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DR FARZANA SHAIKHis an Associate Fellow of the Asia Programme at Chatham House.



support in Pakistan – an error similar to the one many hold responsible for precipitating the 1979 Iranian revolution.

TALIBANISATION However, Musharraf’s record as an indispensable ally in the war on terror, on which these calculations are based, is chequered. Closer scrutiny of his performance on the three main areas of central concern to the west – the anti-Taliban campaign; dialogue with India and intelligence-sharing on the movements of Al Qaeda suspects – all point to a less than dependable performance. Military operations against pro-Taliban groups in Pakistan’s tribal areas – though extensive and involving some one hundred thousand troops – of whom one thousand have been killed in action – have been compromised by his readiness effectively to cede vast swathes of territory to tribal militants in exchange for questionable peace settlements. They have paved the way for the so-called ‘Talibanisation’ of much of the tribal districts of North and South Waziristan and emboldened militants to stamp their authority over key urban centres in the picturesque Swat valley in northwestern Pakistan. It was no surprise that Musharraf’s troops should suffer at the hands of local Pashtun tribesmen in these restive border zones with their long history of resistance to outsiders. It is also clear his reluctance to press ahead with political reform in the tribal areas – begun in 1997 with the introduction of votes for all – and lift the ban on political parties to empower elected representatives, worked against the development of institutional channels of dialogue that could have limited the influence of local militant groups. Their ascendancy was assured by the patronage of the country’s main religious alliance, the Muttahida Majlis-i-Amal (MMA-United Council of Action) on which Musharraf also relied to shore up his legitimacy. In Balochistan province, for example, where the Taliban are said to have regrouped in large numbers, the pro-Musharraf party, the Pakistan Muslim League – Quaid (PML-Q) has worked comfortably alongside the MMA as part of the ruling coalition even as Musharraf continued to make a public show of casting the MMA as the main opposition to his regime and policies. Ambiguities have also coloured Musharraf’s otherwise bold initiatives since 2004 to end his country’s dispute with India over Kashmir. They have included abandoning the demand for a referendum in the former princely state and an undertaking to curb ‘cross-border terrorism’ by banning Islamic militant groups, whose activities almost brought the two countries to war in 2002-2003. The question here is whether these initiatives are designed to mask powerful countervailing pressures. For there is no sign yet that Musharraf intends to forfeit Pakistan’s long established policy of ‘bleeding’ India through dangerous low-intensity conflicts such as the clashes in Kargil in 1999 – of which he was the chief architect – or abandon support for Kashmiri militants he still applauds as ‘freedom fighters’. On the vital matter of intelligence-sharing, many would agree that Musharraf’s cooperation has been crucial, if not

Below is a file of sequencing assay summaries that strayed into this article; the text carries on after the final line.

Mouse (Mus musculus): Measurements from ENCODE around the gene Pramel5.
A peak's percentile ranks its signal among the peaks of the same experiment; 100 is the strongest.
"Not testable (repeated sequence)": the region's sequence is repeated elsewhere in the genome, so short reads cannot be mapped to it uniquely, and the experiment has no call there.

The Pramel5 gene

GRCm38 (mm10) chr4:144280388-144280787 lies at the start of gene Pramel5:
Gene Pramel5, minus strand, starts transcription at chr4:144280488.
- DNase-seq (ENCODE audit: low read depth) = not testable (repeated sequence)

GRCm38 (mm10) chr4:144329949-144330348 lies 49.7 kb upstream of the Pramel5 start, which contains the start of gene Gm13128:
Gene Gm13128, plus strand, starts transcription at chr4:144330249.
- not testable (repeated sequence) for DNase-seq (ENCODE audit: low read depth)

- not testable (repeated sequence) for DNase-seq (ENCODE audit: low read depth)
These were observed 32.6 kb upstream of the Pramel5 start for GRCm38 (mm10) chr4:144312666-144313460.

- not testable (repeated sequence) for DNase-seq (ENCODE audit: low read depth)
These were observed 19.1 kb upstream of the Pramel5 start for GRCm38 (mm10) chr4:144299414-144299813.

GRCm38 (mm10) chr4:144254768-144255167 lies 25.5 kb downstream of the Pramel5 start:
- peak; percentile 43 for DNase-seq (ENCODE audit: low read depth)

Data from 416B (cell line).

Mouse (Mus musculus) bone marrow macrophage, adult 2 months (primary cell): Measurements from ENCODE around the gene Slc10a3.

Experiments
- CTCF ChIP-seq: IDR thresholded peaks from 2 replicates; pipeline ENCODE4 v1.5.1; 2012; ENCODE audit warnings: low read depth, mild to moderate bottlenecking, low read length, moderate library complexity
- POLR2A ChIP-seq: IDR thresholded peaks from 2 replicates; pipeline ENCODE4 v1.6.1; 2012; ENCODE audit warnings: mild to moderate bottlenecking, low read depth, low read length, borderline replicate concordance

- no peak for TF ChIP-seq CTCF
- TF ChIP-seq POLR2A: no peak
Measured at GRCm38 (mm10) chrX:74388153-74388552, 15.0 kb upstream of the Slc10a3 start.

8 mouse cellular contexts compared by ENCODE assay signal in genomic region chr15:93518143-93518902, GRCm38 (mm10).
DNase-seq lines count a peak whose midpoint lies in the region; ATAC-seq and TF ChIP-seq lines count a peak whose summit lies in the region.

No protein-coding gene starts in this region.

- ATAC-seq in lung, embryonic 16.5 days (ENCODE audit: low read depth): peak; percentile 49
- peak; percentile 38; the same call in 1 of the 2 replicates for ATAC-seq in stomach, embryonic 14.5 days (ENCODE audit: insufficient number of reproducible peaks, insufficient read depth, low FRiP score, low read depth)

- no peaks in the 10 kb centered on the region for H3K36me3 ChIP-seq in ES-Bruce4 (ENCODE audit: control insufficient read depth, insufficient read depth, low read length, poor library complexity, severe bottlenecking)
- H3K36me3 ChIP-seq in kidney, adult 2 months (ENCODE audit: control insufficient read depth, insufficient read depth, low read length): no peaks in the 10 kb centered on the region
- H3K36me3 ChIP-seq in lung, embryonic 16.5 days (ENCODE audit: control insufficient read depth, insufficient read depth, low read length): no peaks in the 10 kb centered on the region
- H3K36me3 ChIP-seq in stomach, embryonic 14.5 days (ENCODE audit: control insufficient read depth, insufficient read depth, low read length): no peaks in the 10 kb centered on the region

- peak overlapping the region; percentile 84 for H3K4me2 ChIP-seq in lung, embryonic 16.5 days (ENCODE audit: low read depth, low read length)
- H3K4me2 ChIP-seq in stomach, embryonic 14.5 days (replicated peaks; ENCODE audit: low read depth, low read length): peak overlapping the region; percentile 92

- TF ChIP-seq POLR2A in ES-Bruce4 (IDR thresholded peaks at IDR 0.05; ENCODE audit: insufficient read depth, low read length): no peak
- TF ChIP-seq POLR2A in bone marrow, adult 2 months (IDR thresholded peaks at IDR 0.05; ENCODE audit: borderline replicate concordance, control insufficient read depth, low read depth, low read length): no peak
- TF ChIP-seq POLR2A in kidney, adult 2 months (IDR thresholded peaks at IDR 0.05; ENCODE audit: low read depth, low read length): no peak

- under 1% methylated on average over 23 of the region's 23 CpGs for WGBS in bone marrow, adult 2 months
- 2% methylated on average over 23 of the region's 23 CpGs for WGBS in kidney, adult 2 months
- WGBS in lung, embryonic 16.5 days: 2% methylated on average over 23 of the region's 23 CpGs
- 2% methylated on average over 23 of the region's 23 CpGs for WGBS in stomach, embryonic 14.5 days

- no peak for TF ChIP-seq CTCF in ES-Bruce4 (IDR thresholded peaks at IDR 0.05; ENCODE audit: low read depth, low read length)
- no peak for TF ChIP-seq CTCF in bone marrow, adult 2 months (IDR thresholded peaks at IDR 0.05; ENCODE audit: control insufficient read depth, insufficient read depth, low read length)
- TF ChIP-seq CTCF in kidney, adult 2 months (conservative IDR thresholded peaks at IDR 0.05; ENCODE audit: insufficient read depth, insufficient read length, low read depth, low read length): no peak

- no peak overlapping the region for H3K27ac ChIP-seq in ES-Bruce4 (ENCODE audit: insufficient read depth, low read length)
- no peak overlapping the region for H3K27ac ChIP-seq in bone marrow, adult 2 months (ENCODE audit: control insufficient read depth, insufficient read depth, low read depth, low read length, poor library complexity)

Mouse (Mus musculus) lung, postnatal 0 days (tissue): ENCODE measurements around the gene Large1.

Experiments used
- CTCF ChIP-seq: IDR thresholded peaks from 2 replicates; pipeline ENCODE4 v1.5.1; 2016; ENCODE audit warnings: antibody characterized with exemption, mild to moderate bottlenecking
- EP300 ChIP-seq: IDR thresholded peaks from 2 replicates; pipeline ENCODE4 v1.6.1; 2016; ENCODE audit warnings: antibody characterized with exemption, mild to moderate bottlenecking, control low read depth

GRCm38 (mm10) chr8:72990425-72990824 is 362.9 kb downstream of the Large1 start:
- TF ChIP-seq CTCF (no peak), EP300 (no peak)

indispensable. But while there have been notable successes in the capture of wanted Al Qaeda suspects, the hunt for senior Taliban leaders has proved less rewarding. It has fuelled suspicion that, despite his formal repudiation of Pakistan’s support for the Taliban, Musharraf remains committed – as are his intelligence agencies – to the installation of a friendly government in Afghanistan that could eventually neutralise the threat of a ‘pincer movement’ against Pakistan, involving India and Afghanistan.


Many concluded that the west, and especially the United States, had unrealistic expectations of what Musharraf could reasonably deliver in the war on terror. However, the danger to Musharraf was less the risk of a militant backlash than the assumption that he could proceed with his controversial venture without the support of a genuinely negotiated political consensus. It was this belated realisation that spurred the US and Britain to hastily craft a power-sharing agreement between Musharraf and former Prime Minister Benazir Bhutto, leader of the Pakistan People’s Party, the country’s largest political party. Their solidly pro-western credentials, it was hoped, could yet salvage liberal opinion in Pakistan while effectively seeing off the threat of a fundamentalist take-over. This threat is a vital concern to the west, because of Pakistan’s emergence as a nuclear weapons state with a disturbing record of nuclear proliferation. Neither Musharraf nor Bhutto can expect to win the struggle against Islamic militancy without a clear mandate to do so. This entails urgently restoring civilian rule – however flawed – through free and fair elections, to help Pakistan embark on its long delayed transition from martial to constitutional law. Pakistan is entitled to a better deal than it has so far had in the service of a war not of its making. The way ahead may well be rocky but there are no grounds yet to believe that stability and democratic government need be mutually exclusive in Pakistan as elsewhere.

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